– Abdulrasheed Hammad
An old man in the Weru community in Moro Local Government in Kwara State was looking stressed when he was sighted struggling to tie the three jerricans of the water he fetched from the dirty Weru stream (the stream where the whole community are fetching from) at the the back of his motorcycle.
He was busy tieing the jerricans on the motorcycle when the two loggers coming from the Moro forest who were looking so dirty were rinsing their legs and cleaning their faces with water inside the dirty stream in the community.
“Why are you rinsing your legs and bodies inside the stream? This is the water the whole community is drinking for survival and we don’t have any water apart from this. You can see I even took a motorcycle to fetch water from this stream,” he protested.
He added that the second stream which is opposite the stream where the two loggers were rinsing their bodies inside it was where the residents of Weru left for cattle rearers and hunters for their dogs and cattle to drink from.
“It is so sad that some people used to bring the cattle to drink water in this stream and the hunter used to bring their dogs to also sip from this same stream but we are just trying to deter people from rinsing inside it if we are there, but if we are not here, there is nothing we can do,” he lamented.
In July 2021, the Nigeria Centre for Disease Control (NCDC) reported 526 deaths from cholera while there are 22,130 suspected cases in 2021 alone. The primary cause of cholera is the ingestion of contaminated food and water, majorly fuelled by the lack of water and sanitation hygiene (WASH) infrastructures. WaterAid says 60 million people in Nigeria lack access to clean water. That is one in every three people.
Water Scarcity in Nigeria
In Nigeria, according to UNICEF, contaminated water leads to diseases such as diarrhea, which annually kills more than 70,000 children below the age of five. Over 45,000 children under five die annually from diseases caused by poor access to water, sanitation, and hygiene, according to WHO data. From major research and findings, it is understood that most children who suffered the mortality lived in rural areas, as development failed to reach the families, especially children in these areas.
UNICEF WASH specialist, Martha Hokonya, called for more investment in water supply, noting that the availability of safe drinking water contributes to increased health status. UNICEF Communications Specialist in Nigeria, Geoffrey Njoku, pointed out that water is critical to children and human survival and therefore, must be accorded priority.
More Communities In Kwara Drink Water from Dirty Stream
However, the drinking from dirty streams is not prevailing only in the Weru community in Kwara state but the residents of Eka Kuso in the Kpada District of the Patigi Local Government Area of Kwara State are also fetching and drinking water from dirty streams. A video obtained by SaharaReporters through Elites Network for Sustainable Development (ENetSuD) shows the various areas where residents fetch water are dirty, bushy, and mashy.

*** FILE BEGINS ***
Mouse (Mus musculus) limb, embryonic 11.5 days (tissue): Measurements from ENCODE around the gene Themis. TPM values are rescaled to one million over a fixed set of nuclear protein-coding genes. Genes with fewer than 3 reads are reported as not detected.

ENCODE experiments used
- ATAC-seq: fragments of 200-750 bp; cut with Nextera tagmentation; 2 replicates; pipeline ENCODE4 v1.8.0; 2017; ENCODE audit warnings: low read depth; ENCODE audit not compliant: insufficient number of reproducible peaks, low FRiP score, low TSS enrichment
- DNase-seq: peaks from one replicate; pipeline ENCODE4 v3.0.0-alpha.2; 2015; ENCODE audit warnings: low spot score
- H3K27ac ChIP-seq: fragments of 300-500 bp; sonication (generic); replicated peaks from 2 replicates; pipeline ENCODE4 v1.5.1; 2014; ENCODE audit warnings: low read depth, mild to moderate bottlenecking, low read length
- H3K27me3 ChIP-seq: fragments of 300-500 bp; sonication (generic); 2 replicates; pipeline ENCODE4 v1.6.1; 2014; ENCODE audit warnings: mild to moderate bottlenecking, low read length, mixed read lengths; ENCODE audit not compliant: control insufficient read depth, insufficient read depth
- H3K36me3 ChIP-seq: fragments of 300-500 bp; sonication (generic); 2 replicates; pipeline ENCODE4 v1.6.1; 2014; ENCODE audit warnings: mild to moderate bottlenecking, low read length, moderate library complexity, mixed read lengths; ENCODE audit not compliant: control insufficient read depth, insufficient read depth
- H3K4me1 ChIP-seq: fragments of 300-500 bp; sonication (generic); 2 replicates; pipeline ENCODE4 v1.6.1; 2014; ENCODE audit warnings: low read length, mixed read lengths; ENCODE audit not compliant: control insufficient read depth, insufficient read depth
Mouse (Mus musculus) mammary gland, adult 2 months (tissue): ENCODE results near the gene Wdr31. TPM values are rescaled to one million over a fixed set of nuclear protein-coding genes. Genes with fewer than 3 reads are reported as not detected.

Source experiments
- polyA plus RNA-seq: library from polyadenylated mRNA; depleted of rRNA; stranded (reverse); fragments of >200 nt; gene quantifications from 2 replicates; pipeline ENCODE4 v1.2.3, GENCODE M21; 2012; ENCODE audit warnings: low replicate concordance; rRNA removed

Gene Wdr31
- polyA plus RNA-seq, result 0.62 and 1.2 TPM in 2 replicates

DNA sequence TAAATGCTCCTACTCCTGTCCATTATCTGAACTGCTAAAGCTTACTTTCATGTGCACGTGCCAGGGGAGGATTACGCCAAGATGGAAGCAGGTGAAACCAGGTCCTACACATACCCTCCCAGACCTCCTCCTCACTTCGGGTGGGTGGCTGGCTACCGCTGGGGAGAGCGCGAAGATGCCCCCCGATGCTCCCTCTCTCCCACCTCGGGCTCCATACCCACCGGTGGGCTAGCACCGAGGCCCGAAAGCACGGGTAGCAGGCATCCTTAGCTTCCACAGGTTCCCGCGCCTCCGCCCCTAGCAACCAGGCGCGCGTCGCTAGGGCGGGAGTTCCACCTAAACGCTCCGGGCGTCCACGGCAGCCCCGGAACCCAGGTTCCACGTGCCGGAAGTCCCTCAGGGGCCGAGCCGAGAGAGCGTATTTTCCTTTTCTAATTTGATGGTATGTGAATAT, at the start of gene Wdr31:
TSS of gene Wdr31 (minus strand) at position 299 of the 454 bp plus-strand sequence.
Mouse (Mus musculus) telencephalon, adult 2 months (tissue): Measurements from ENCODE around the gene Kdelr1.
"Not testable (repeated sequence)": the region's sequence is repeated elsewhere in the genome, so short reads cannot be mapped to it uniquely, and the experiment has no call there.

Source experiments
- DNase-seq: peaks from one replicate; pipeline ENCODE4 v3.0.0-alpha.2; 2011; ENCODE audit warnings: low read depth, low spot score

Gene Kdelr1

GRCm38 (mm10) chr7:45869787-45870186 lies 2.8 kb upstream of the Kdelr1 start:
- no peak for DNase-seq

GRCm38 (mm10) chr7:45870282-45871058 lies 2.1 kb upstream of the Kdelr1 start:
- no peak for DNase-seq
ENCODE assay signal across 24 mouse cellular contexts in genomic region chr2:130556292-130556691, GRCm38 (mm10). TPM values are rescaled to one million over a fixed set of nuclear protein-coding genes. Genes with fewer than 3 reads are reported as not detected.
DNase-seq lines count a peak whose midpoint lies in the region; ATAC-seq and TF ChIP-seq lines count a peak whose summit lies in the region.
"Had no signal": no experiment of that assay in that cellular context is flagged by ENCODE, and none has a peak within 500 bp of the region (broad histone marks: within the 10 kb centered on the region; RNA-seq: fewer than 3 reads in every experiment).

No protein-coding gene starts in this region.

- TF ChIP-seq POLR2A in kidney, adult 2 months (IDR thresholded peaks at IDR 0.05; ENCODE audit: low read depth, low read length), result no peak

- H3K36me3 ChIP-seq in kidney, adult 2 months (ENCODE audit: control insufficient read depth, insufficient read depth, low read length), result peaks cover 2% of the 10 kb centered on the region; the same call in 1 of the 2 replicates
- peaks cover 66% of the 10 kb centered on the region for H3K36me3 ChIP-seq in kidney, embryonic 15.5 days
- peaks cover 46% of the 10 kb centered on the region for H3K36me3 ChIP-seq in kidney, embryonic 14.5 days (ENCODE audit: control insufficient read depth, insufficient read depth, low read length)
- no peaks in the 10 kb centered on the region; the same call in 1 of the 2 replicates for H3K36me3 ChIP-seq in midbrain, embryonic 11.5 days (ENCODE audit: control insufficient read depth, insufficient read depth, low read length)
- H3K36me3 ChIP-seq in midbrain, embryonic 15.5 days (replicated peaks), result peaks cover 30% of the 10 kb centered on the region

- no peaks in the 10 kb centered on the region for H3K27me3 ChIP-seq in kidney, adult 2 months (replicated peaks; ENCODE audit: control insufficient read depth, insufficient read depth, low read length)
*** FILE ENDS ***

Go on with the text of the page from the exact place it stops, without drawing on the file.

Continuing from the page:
“We suffer a lot when it comes to getting water, especially during harmattan. We don’t usually feel okay during that time, right from the morning, around six o’clock, they will fetch water and wait till like ten o’clock so it can settle down,” a villager was heard saying.
At Onire community in Kwara state, another community in Kwara state, the residents are also fetching from the dirty stream for survival. It is common to see women and children trekking the 10 minutes distance to fetch from a stream, the only water source in the vicinity. A report from Dataphyte disclosed that Salamatu Aremu who is a resident of this community took her three-year-old daughter to Primary Health Centre in Alapa and the doctor confirmed that her daughter is suffering from cholera as a result of contaminated water.
“The nurse said my daughter’s sickness resulted from the continued drinking of contaminated water. After spending all my savings and selling some of my valuables to treat her, I was forced to borrow an additional N10,000 from friends or risk losing my daughter to Cholera.”
The same thing with Maryam who explained that she and her children had been frequent visitors to the hospital due to the stream water they had been drinking.
“Sometimes in 2020, during the pandemic, one of my children had abdominal pain and a dry cough. When we got to the hospital, the doctors said he had Typhoid Fever, and we were warned to stop drinking the stream water. “But can we stop fetching from the stream when we have no other water source here?” The 32-year-old woman asked rhetorically.